Today's Letters: Those in need are shamefully neglected
By LETTERS TO THE EDITOR
Published March 30, 2007
Deserving victims still go unpaid March 29, editorial
The plight of Minouche Noel, who won an $8.5-million judgment but has not received payment from the state of Florida, is inexcusable.
But it is equally true that our nation as a whole is horribly derelict in dealing with such poor souls as Minouche. She is in a wheelchair and cannot navigate in her home because the family does not have the money to reconfigure the rooms to allow for wheelchair access. She has to crawl around the floor in order to get around.
My wife's brother in Scotland had a similar spinal injury, and has to use a wheelchair for the rest of his life. But in contrast to Minouche, he is provided by the government with a free motorized wheelchair or new car, specially adapted for his handicap, and his home has been totally renovated for him, including a special shower and a stair lift. He has disability payments for life.
The least our government can do is help a patient such as Minouche through universal health care (which we don't have of course). Shame on us!
Dee Toll, Palm Harbor
Senate won't curb Medicare expenses March 23, story
This Associated Press story reported: "A move by Sen. John Ensign, R-Nev., to require well-off Medicare beneficiaries to pay higher premiums for prescription drugs was defeated by a 52-44 vote."
This vote makes no sense to me because this Medicare Part D is an expensive giveaway to those who are well off.
We are becoming more and more a communist state in these United States. It's time for our senators to wise up and look for possible savings in government spending. We should not be subsidizing well-off people.
Michael Shu, Holiday
News is really good
Elder care claims denied March 26, story
Why did the St. Petersburg Times choose such a negative headline to describe an article regarding the long-term care insurance industry that was full of good news? Of the 10 insurance companies listed showing their complaint history, seven had very small numbers of complaints.
Perhaps a separate story could have been done on Conseco and its subsidiary, Bankers Life and Casualty, as to their own practices. Conseco's 0.29 percent complaint record as reported in your story is not a reflection of the industry.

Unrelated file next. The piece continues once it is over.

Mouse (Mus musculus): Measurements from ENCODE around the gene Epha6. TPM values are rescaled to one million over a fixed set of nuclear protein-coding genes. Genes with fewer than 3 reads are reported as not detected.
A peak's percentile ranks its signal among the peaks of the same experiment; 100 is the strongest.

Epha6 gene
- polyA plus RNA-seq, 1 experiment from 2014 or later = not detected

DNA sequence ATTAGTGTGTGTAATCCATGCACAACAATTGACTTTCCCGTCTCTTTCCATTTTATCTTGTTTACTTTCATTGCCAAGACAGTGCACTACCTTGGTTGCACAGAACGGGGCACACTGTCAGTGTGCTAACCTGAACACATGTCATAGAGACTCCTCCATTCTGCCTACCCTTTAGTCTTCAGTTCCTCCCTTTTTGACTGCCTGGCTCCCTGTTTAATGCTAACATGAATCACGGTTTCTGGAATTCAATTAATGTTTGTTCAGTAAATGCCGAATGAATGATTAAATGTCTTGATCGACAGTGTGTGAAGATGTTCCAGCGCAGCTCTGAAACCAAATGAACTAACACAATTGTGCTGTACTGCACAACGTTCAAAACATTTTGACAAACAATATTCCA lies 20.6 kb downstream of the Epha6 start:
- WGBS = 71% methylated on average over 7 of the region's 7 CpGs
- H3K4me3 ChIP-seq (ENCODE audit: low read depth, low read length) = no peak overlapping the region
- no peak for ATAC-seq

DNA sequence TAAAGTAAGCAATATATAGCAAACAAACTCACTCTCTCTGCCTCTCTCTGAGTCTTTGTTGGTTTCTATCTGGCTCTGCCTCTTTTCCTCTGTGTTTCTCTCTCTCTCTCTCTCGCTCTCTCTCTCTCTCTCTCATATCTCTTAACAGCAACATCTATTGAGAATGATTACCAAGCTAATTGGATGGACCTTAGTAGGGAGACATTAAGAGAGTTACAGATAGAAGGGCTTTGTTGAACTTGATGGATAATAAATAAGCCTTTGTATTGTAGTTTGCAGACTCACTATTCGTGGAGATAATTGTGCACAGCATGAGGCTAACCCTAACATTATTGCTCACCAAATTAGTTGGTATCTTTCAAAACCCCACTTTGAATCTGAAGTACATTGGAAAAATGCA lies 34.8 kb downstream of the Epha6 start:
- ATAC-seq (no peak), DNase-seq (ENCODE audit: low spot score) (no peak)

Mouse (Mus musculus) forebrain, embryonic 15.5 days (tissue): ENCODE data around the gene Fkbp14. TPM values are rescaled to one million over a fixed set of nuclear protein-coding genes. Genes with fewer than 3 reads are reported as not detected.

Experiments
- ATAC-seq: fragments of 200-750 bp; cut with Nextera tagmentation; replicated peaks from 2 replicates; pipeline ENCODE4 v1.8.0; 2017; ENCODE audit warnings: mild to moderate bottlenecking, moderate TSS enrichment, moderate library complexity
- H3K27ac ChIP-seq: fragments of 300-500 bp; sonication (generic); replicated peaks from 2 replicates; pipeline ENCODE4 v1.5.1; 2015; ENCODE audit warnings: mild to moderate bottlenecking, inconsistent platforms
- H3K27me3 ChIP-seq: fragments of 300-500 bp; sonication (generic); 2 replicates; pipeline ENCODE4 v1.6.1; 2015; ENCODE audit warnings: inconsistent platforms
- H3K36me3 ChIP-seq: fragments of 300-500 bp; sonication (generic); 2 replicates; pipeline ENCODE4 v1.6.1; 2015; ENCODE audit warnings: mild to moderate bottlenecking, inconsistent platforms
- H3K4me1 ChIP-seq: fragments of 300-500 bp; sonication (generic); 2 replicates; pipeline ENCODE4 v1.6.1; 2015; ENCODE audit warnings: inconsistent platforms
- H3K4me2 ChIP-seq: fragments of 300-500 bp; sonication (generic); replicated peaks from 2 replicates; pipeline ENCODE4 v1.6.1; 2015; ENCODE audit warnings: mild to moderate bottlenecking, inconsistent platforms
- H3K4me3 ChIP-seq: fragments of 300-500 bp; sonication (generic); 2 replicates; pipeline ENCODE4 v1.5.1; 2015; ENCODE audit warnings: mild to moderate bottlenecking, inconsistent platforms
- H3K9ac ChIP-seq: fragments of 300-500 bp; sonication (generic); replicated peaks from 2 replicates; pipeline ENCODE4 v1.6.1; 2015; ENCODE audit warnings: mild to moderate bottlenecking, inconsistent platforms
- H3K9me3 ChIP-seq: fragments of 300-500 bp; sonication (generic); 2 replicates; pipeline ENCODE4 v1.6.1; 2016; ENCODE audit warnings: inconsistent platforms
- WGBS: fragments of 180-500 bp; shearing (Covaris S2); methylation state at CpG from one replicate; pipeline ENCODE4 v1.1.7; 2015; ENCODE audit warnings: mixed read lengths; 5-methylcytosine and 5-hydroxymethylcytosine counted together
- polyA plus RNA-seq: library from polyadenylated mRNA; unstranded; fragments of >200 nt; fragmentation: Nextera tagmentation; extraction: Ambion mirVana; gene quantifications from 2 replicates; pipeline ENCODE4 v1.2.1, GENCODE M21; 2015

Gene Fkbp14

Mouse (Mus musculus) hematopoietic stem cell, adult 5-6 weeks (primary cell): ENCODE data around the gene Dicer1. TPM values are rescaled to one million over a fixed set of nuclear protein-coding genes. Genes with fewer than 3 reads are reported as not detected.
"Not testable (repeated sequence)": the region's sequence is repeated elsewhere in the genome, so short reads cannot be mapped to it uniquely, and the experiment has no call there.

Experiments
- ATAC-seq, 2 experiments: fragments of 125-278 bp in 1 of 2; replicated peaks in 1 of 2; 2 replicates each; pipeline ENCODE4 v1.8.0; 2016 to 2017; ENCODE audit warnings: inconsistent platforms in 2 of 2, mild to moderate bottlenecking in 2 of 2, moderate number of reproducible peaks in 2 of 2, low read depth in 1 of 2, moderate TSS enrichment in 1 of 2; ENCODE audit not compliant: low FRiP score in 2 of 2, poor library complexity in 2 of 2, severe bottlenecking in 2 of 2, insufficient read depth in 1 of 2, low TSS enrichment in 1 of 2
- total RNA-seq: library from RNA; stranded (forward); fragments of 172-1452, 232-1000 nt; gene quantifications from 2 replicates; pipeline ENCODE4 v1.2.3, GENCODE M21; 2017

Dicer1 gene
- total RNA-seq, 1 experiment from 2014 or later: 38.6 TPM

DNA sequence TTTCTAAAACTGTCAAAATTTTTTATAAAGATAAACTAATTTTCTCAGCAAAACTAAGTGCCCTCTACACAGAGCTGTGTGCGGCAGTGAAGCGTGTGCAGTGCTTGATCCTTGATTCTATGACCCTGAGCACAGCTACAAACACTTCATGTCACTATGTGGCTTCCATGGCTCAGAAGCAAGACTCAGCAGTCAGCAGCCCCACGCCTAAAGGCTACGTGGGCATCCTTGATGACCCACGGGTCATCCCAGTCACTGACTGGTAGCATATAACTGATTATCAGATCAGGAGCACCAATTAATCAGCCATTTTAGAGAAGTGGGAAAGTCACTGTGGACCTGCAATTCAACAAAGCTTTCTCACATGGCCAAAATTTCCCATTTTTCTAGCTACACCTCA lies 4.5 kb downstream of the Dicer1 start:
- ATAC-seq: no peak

Long-term care insurance is a product our society will depend upon to provide care and choices for our loved ones. Please do not tarnish the industry's good reputation and instill mistrust in a sound product in your desire to sensationalize a story.
Barbara Haselden, St. Petersburg
Excuses for sale
Elder care claims denied March 26, story
Your front-page article addressed the problem of insurance claims being denied the elderly. My father once advised me that you should go into business for yourself if you want to get ahead in America. But what business?
I have finally come up with the answer. I am good at making excuses, so I intend to write a book consisting of excuses that insurance companies can use when denying claims. I'm sure the companies would quickly gobble up all my publications. I should make a fortune in my new business.
Morris Grossman, Sun City Center
Help for heroes
N.Y. mayor asks Senate panel to reopen 9/11 fund March 22, story
New York Mayor Michael Bloomberg had it right in testimony before the Senate Health, Education, Labor and Pensions Committee when he called on Congress to reopen the $7-billion September 11th Victim Compensation Fund, which was officially closed to new applicants more than three years ago.
This is an apolitical issue that all Americans can agree on. Every person who participated in and helped at the recovery scene of the 9/11 attack must be fully and fairly compensated for any illness they have or eventually come up with that is related to the heroic efforts they provided their fellow citizens as a result of that tragic day.
It would be wrong not to offer these heroes proper medical care and attention. There cannot be any timetables on this effort. These wonderful Americans deserve better. When we needed them, they never once hesitated. They gave and gave and gave.